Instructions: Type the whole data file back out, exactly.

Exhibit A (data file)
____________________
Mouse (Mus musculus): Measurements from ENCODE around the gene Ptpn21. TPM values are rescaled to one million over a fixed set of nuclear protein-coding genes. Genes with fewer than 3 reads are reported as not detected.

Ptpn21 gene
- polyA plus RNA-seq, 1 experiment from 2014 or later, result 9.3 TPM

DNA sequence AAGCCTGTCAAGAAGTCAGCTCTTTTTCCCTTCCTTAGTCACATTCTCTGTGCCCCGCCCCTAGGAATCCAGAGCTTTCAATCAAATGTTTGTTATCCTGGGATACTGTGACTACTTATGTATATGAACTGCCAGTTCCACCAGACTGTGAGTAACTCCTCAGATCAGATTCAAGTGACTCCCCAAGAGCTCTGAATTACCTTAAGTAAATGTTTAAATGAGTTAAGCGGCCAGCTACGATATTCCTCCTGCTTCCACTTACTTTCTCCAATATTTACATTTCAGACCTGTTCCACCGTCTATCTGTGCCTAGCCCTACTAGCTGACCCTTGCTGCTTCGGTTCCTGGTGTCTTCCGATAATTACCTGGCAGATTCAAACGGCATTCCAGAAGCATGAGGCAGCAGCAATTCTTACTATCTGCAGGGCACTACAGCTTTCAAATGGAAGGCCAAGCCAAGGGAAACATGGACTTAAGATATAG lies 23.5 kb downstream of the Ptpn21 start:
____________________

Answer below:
Mouse (Mus musculus): Measurements from ENCODE around the gene Ptpn21. TPM values are rescaled to one million over a fixed set of nuclear protein-coding genes. Genes with fewer than 3 reads are reported as not detected.

Ptpn21 gene
- polyA plus RNA-seq, 1 experiment from 2014 or later, result 9.3 TPM

DNA sequence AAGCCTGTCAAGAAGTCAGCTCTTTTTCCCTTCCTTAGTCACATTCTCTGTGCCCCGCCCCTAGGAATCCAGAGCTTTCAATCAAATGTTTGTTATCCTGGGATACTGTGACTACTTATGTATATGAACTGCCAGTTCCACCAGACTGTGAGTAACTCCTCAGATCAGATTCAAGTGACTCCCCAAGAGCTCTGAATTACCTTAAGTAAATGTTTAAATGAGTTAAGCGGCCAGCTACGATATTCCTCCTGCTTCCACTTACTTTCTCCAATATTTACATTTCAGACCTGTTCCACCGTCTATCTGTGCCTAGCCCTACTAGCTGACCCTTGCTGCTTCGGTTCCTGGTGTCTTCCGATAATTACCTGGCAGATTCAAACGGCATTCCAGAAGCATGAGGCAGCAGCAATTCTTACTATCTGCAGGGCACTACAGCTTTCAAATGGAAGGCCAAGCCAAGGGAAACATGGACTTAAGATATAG lies 23.5 kb downstream of the Ptpn21 start: